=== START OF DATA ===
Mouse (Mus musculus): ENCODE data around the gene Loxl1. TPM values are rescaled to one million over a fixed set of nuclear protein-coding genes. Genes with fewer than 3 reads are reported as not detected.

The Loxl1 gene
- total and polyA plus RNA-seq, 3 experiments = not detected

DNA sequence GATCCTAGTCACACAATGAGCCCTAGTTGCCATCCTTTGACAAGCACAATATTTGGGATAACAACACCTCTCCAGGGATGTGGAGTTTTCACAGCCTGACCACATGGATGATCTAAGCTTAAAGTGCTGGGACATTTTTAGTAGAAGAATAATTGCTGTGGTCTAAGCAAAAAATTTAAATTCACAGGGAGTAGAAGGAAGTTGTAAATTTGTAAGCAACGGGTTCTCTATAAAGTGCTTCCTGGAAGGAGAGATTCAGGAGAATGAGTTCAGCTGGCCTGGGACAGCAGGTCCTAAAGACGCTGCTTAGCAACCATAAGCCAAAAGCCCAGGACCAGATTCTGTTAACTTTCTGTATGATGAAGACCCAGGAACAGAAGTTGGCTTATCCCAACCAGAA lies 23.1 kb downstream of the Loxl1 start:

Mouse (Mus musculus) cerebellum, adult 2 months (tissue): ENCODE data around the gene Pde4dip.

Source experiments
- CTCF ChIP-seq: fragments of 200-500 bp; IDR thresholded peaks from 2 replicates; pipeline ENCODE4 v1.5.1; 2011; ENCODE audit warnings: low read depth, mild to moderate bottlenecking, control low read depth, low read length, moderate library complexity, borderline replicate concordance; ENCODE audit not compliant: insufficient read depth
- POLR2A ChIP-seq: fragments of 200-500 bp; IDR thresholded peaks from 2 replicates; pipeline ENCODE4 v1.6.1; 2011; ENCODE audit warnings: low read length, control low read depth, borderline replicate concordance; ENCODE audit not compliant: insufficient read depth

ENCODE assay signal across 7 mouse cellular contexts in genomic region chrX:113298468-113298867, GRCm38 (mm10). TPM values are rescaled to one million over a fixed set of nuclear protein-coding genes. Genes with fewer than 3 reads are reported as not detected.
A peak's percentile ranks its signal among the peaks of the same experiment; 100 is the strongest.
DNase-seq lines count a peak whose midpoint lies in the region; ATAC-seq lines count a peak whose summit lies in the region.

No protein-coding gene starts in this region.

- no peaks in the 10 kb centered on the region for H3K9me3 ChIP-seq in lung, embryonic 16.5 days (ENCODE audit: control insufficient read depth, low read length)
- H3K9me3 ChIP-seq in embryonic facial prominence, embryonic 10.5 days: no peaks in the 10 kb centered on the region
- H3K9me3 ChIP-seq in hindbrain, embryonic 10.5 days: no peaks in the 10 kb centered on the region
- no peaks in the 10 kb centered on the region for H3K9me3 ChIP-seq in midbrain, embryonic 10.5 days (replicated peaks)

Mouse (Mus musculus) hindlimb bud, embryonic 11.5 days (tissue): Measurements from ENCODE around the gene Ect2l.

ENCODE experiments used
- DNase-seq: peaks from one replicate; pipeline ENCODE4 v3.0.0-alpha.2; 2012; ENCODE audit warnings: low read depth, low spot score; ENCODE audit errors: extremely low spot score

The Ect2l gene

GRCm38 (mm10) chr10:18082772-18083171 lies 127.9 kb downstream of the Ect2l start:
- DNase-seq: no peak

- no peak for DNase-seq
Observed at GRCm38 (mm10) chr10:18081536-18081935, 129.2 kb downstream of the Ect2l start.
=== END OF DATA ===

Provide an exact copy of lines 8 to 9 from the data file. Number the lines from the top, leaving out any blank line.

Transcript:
- POLR2A ChIP-seq: fragments of 200-500 bp; IDR thresholded peaks from 2 replicates; pipeline ENCODE4 v1.6.1; 2011; ENCODE audit warnings: low read length, control low read depth, borderline replicate concordance; ENCODE audit not compliant: insufficient read depth

ENCODE assay signal across 7 mouse cellular contexts in genomic region chrX:113298468-113298867, GRCm38 (mm10). TPM values are rescaled to one million over a fixed set of nuclear protein-coding genes. Genes with fewer than 3 reads are reported as not detected.